The Bar-Lev family removed the mezuza from their doorway and walked arm-in-arm away from their Netiv Ha’avot home to the applause of their neighbors.
As the sun set on Tuesday, they were the last of 15 families to be forcibly evacuated from their homes on the outskirts of the Elazar settlement in the Gush Etzion region of the West Bank.
“A nation that is eternal does not fear a long road,” they sang. Dozens of activists who had prayed and stood with them in the house streamed behind them.
“I fought for Israel’s honor, not for myself,” home owner Gil Bar-Lev told the media, in a voice gone hoarse from talking.
The last stand for the Netiv Ha’avot homes took place in his yard, living room, large back porch and rooftop, with its large fluttering Israeli flag.
The last of the activists were carried out in the dark after the family had left.
Some 2,300 police and border police officer had entered the small outpost at 6:30 a.m. to execute a High Court of Justice order to demolish the homes.
They were met by close to a thousand activists in a number of key homes.
More than 500 people were forcibly removed from the hilltop during the day, police spokesman Micky Rosenfeld said.
Twelve officers were lightly injured by stones and bottles, six of whom were sent to hospital for treatment and then released, Rosenfeld said.
Earlier in the day, the teens received strict orders from homeowners to engage only in passive resistance.
“If you have a burning desire to burn tires, don’t do it here,” one tall gray-haired man told them.
Girls and boys crowded into living rooms and bedrooms of many of the 15 homes.
In homes where it was too crowded to enter through the door, they climbed in the windows.
While they waited, they sang religious songs, such as: “We won’t abandoned this land.”
In some of the homes, supporters gave musical concerns with keyboards, guitars and violins to help ease the situation for the families.
Many of the families hung large signs on their homes protesting the demolition.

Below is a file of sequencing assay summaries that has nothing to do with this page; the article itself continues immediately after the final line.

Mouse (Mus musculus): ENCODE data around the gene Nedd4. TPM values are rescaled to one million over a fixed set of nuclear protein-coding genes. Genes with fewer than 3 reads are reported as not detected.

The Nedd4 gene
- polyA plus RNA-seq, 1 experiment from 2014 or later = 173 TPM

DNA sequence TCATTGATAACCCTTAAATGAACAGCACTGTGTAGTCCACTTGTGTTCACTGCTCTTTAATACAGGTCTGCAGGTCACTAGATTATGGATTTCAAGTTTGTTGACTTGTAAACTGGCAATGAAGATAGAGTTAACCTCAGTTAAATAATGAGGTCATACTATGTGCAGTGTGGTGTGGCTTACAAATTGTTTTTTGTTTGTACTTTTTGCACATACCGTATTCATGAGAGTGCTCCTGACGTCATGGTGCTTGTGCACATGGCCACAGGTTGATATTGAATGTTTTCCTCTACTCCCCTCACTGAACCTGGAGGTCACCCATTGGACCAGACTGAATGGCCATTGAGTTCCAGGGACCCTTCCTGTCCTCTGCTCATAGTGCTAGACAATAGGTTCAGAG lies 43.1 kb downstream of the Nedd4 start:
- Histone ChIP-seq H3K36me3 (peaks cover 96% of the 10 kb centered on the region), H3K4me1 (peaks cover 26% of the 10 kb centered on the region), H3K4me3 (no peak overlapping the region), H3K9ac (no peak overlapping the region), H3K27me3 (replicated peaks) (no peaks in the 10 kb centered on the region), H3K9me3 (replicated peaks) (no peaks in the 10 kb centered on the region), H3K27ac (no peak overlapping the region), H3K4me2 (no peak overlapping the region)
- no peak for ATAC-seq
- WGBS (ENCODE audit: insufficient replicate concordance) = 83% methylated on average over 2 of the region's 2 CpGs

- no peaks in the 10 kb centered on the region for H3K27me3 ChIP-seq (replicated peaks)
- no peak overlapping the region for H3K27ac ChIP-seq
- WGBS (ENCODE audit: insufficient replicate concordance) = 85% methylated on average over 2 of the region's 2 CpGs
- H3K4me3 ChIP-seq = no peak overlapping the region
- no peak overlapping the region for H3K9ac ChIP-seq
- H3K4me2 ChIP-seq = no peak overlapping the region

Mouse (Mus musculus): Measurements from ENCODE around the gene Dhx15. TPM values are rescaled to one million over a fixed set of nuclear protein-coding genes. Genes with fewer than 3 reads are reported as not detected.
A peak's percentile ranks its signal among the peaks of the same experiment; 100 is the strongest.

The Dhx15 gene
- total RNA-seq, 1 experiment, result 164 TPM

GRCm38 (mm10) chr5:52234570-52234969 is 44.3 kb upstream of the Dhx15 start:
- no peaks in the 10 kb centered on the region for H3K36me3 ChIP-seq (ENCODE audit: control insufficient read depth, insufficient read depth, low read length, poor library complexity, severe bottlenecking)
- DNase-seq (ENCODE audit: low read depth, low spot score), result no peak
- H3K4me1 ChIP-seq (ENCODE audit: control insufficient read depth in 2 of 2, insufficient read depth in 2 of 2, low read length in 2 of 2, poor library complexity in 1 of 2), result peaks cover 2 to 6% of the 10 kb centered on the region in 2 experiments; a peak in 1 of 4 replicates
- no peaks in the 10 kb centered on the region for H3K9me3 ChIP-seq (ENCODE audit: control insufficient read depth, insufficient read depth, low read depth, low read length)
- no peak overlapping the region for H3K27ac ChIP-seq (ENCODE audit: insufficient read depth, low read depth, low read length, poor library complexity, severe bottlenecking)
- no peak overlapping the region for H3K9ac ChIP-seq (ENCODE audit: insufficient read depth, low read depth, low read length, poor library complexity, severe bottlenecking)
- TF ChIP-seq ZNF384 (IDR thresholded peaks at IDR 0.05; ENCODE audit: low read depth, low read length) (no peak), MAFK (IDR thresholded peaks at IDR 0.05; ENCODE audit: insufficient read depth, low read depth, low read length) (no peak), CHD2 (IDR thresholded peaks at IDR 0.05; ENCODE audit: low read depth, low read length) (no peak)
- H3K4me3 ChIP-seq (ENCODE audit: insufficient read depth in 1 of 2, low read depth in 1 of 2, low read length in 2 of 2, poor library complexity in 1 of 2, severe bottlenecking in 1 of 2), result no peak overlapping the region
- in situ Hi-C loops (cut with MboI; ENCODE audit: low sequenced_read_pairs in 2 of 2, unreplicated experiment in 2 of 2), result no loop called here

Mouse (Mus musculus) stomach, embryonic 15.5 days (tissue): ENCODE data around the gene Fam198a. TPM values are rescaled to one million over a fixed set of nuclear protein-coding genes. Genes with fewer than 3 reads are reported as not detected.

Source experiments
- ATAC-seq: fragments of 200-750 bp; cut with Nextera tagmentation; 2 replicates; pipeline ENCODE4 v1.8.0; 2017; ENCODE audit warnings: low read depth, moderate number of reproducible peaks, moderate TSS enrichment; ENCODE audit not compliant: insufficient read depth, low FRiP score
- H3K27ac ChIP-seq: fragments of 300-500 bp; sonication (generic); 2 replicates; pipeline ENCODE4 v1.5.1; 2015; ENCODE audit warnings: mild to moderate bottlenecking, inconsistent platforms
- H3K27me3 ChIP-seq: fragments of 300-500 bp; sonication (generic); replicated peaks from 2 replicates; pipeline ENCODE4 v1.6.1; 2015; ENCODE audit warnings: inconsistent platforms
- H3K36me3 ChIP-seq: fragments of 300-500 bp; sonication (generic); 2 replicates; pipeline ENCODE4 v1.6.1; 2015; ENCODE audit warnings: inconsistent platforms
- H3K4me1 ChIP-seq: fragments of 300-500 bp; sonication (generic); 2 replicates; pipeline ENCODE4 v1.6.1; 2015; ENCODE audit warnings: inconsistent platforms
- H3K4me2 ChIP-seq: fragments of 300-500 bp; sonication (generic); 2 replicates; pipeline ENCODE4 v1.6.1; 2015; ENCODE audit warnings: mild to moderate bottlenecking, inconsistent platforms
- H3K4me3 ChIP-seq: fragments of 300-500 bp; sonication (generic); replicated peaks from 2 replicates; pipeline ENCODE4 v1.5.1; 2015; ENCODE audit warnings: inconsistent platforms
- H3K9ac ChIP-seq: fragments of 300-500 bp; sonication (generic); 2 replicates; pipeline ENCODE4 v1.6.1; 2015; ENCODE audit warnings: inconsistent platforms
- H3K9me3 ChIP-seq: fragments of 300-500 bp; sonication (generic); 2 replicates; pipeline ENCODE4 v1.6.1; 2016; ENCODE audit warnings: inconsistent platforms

“Don’t use justice to create injustice,” stated the red, black and white sign on the two-story stone structure that belonged to the Yehezkeli family.
Before leaving his home, Matan Yehezkeli removed the mezuza from the door frame and locked the door. He stood outside with his family and promised that they would rebuild on the same lot.
By the afternoon the focus had shifted to the Bar-Lev home.
At one point, teens locked arms on the green lawn and sang the national anthem.
In a standoff that lasted for hours, officers evacuated teens from the home, one by one.
In many cases they carried them by their arms and legs. Some cried; others cursed.
“Why are you doing this to me?” asked one teen; another called out, “God is blessed.”
Officers offered the activists a chance to walk on their own, at times putting them down, offering them water and then continuing to carry them away.
Activists often chanted: “Officer, police, refuse your orders.”
One young man chanted that slogan as four policemen held him aloft by the arms and legs.
Other teens argued with officers on the lawn. “What will you tell your children about today – that you harmed Jews?” one curly-haired teen asked the officers.
She refused to be intimidated or pushed back when they asked her to leave.
“If you are strong enough to evacuate, you are certainly strong enough to hear what I have to say,” she said.
The demolition of the 15 homes is likely to take place on Wednesday.
The homes are part of the larger outpost which is in the process of receiving authorization to become a legal neighborhood of the settlement.
But these homes, originally thought to be on state land, cannot be authorized – and the High Court of Justice has ruled that they must be taken down. It did so in response to a petition from the Left-wing group Peace Now.
The government built modular homes for the 15 families on an authorized site, a short distance away from their outpost.
In the evening, Knesset speaker Yuli Edelstein held a mezuza ceremony there for the families.
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